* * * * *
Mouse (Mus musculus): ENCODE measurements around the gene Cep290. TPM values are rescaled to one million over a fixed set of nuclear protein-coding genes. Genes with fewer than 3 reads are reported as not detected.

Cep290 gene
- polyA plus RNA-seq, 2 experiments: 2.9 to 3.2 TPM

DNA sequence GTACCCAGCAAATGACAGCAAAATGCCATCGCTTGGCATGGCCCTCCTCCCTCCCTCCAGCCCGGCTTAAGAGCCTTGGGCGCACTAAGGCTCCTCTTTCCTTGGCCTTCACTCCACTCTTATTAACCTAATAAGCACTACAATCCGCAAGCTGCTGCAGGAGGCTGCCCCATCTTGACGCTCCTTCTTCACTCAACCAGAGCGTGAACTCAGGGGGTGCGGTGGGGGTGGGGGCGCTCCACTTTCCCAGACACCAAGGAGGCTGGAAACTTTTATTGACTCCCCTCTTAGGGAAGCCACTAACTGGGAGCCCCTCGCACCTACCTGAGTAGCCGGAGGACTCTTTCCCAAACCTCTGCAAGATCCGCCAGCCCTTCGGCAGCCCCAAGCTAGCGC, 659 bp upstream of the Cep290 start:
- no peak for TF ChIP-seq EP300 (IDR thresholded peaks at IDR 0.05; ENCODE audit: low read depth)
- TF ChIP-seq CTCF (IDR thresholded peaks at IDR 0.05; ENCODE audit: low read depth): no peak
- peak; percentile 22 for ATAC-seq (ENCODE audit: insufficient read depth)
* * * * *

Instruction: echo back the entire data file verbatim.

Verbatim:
Mouse (Mus musculus): ENCODE measurements around the gene Cep290. TPM values are rescaled to one million over a fixed set of nuclear protein-coding genes. Genes with fewer than 3 reads are reported as not detected.

Cep290 gene
- polyA plus RNA-seq, 2 experiments: 2.9 to 3.2 TPM

DNA sequence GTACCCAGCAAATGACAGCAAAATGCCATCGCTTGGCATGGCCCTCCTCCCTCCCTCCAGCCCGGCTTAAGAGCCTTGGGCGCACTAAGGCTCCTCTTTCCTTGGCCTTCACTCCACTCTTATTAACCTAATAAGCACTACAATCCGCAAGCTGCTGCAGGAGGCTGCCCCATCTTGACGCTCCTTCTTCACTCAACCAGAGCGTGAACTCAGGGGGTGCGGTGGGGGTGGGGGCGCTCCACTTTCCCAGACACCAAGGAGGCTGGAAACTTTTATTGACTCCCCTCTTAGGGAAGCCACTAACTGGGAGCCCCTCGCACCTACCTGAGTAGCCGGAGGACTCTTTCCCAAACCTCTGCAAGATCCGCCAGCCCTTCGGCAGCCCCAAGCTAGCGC, 659 bp upstream of the Cep290 start:
- no peak for TF ChIP-seq EP300 (IDR thresholded peaks at IDR 0.05; ENCODE audit: low read depth)
- TF ChIP-seq CTCF (IDR thresholded peaks at IDR 0.05; ENCODE audit: low read depth): no peak
- peak; percentile 22 for ATAC-seq (ENCODE audit: insufficient read depth)